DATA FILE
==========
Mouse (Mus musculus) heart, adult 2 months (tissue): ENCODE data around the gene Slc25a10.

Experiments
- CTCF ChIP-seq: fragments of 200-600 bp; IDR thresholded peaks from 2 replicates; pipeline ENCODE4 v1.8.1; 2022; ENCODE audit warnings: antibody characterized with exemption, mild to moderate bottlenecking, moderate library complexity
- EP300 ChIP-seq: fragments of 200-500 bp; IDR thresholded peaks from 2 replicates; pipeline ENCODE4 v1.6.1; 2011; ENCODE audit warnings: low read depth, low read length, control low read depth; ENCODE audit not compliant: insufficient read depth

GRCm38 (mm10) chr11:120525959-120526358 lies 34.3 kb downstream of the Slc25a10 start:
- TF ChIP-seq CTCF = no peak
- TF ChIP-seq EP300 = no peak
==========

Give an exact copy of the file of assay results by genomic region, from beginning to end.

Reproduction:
Mouse (Mus musculus) heart, adult 2 months (tissue): ENCODE data around the gene Slc25a10.

Experiments
- CTCF ChIP-seq: fragments of 200-600 bp; IDR thresholded peaks from 2 replicates; pipeline ENCODE4 v1.8.1; 2022; ENCODE audit warnings: antibody characterized with exemption, mild to moderate bottlenecking, moderate library complexity
- EP300 ChIP-seq: fragments of 200-500 bp; IDR thresholded peaks from 2 replicates; pipeline ENCODE4 v1.6.1; 2011; ENCODE audit warnings: low read depth, low read length, control low read depth; ENCODE audit not compliant: insufficient read depth

GRCm38 (mm10) chr11:120525959-120526358 lies 34.3 kb downstream of the Slc25a10 start:
- TF ChIP-seq CTCF = no peak
- TF ChIP-seq EP300 = no peak